Thu Mar 17 2022
The Value of Open Source
Read about some of the main value propositions for open source software and what motivates companies to adopt and support open source software development. This post was originally written as part of a series I prepared for training new team members on supporting OpenMetal.io's cloud platform.
The value of open source
Open source software is free to use and modify however you need. There are no licensing fees or requirements, and open source projects often have larger communities of developers and supporters than private companies developing closed source software. Open source projects also have the same or better quality and support than closed source software because of their passionate communities of supporters.
Free to use and modify
Free and open source software often gives users a ready made solution for their problems immediately. They do not have to go through a sales cycle, sign contracts, make purchases, or otherwise make a large commitment. If the software does not meet their needs, they have a better opportunity to contribute to the discussion around future features or changes in the software than a closed source software project. Companies that make closed source software are not beholden to their customers or users; however, an open source community depends on the consensus and input of users. There are several times in the history of open source software when the larger community in a project protected open source software from individual large companies that tried to take the software in a direction the rest of the userbase or community did not want. Closed source projects do not give users this kind of control.
No licensing fees or requirements
Open source software can generally be downloaded for free and used however you want if you have the skills and knowledge to deploy the software yourself. There are some open source software deployments that cloud or Software-as-a-Service providers sell, but they are not selling the software so much as they are selling an integrated system, hosting, or turnkey deployment for that software. Software, like OpenStack, can be deployed freely by anyone who wants to buy the hardware and gear required for a deployment.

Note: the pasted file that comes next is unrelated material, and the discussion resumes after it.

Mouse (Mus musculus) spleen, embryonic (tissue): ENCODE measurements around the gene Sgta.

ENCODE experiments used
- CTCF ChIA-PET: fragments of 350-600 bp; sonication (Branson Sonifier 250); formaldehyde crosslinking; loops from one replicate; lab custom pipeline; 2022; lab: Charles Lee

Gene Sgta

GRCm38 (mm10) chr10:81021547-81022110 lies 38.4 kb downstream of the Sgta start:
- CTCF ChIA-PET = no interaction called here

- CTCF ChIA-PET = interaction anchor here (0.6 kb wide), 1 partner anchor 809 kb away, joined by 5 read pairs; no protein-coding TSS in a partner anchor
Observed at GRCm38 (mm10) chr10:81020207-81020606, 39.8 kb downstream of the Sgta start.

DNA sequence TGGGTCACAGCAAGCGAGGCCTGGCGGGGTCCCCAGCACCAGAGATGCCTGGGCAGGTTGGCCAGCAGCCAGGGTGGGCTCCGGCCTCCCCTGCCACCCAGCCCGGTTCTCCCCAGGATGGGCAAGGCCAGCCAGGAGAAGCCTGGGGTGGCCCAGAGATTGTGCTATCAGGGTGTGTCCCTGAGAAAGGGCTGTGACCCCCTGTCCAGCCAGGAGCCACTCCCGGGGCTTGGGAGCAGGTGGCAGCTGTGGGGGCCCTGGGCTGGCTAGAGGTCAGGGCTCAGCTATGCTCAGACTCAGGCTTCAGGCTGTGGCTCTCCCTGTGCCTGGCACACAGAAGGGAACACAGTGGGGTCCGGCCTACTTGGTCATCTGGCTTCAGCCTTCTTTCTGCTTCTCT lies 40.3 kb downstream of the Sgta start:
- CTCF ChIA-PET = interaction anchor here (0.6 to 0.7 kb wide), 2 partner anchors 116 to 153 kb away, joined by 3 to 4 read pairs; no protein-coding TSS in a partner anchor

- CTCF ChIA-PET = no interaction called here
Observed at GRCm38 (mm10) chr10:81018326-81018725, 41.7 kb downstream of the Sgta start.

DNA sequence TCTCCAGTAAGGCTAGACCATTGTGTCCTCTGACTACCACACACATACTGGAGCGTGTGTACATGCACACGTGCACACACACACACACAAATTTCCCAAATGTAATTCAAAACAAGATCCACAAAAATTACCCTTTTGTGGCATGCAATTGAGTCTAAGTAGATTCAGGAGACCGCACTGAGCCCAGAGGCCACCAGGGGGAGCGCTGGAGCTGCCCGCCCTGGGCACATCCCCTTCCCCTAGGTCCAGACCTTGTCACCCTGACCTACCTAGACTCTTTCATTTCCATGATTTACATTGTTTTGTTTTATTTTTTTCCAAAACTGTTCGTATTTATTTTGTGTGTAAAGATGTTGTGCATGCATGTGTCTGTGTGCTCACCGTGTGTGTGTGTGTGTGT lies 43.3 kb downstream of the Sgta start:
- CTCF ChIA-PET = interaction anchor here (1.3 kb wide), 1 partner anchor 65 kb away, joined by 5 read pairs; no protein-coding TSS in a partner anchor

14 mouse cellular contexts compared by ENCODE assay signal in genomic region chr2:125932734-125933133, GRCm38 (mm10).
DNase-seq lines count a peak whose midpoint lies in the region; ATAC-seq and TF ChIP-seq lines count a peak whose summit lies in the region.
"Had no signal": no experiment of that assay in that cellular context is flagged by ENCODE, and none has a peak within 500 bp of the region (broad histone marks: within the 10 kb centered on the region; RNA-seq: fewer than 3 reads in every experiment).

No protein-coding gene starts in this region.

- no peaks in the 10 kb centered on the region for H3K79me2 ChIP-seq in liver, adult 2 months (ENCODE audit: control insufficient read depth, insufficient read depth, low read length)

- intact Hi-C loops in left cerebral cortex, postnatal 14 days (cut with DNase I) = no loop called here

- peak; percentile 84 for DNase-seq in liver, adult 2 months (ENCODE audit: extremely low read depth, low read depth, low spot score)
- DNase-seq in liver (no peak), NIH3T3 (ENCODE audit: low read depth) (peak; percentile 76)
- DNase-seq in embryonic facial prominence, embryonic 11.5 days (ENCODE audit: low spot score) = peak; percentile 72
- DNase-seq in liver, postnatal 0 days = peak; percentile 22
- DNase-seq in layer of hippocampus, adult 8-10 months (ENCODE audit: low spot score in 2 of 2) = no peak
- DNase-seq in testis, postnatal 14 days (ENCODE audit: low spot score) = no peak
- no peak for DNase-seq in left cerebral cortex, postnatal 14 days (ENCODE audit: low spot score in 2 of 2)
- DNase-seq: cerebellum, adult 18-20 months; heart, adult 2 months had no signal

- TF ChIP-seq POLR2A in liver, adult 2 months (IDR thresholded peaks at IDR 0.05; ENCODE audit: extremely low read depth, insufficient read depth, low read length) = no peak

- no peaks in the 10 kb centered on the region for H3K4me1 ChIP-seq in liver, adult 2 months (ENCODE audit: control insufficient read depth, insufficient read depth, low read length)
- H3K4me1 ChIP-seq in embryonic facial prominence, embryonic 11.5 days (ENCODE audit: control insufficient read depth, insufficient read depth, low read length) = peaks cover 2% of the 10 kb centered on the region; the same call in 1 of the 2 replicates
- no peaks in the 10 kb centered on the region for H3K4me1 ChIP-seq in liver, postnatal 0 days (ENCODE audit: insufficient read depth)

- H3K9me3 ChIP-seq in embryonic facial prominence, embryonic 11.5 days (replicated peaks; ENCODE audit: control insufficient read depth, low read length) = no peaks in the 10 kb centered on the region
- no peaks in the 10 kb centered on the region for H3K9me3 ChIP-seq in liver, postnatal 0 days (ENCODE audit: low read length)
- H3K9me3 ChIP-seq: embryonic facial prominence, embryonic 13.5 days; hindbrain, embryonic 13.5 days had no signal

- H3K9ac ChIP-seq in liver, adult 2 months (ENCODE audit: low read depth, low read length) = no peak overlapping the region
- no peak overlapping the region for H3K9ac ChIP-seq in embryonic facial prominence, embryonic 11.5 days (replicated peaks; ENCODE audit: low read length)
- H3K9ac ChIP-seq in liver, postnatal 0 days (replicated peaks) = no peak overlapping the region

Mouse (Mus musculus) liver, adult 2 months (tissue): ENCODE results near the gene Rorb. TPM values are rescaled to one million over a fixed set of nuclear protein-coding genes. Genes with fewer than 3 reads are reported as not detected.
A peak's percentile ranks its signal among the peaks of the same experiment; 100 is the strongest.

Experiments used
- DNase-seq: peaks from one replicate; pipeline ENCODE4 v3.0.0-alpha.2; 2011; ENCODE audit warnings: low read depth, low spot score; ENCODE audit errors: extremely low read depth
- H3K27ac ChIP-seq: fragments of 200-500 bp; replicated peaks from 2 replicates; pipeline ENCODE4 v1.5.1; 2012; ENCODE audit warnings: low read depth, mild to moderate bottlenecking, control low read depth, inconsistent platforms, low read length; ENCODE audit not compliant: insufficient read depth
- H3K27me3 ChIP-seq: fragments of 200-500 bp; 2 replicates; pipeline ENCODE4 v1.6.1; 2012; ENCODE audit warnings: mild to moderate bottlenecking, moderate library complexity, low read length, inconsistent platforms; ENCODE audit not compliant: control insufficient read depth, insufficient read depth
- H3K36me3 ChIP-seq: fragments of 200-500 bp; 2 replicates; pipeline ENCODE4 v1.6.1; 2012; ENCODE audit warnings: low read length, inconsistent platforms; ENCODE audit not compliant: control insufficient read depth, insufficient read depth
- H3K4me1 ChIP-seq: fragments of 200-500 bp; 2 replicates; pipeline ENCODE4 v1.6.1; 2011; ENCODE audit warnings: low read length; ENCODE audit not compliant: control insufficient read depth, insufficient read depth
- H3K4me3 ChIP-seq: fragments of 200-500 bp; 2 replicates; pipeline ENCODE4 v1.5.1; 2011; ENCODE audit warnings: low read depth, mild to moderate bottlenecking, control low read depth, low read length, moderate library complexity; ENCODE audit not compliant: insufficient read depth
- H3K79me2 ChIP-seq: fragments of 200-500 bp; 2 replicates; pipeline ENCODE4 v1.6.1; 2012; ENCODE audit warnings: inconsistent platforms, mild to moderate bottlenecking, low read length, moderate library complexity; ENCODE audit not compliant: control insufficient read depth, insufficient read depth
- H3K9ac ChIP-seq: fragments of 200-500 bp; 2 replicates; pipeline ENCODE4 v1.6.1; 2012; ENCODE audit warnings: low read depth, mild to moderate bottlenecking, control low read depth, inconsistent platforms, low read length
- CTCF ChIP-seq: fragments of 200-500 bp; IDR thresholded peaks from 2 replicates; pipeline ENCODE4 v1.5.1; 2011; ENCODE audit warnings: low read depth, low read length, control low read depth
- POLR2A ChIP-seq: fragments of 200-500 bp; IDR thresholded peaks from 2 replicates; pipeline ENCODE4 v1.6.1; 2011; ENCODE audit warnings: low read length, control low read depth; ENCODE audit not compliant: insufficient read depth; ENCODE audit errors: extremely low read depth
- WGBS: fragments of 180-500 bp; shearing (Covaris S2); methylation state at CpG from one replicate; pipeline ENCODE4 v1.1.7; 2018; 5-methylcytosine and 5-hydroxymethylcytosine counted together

It is not technically true that there are no requirements for open source software. There are not requirements on users of the software generally. There are, however, requirements in most open source licenses on projects that copy code from open source software projects. These requirements can range from simply attributing and crediting the other projects to having to make your own software competely open source.
Bigger, healthier communities
Healthy open source communities like OpenStack’s have hundreds or thousands of contributors and thousands of users utilizing the software. The free nature of open source software encourages users to adopt the software instead of a commercial or limited closed source solution. A larger userbase can support a larger ecosystem of services and software to further enhance the value of the core software. Users who enjoy and find value in the software are also more likely to contribute back to the software if they can. Open source software projects are great at providing opportunities for passionate users to give back to the community and to further develop their own skills and abilities, often to the direct benefit of their own employer or organization. Many users of open source software projects often make enhancements to or customize the software to meet their individual use cases; these changes are often fed back upstream to the project. Open source projects also have the same or better quality and support than closed source software because of their passionate communities of supporters.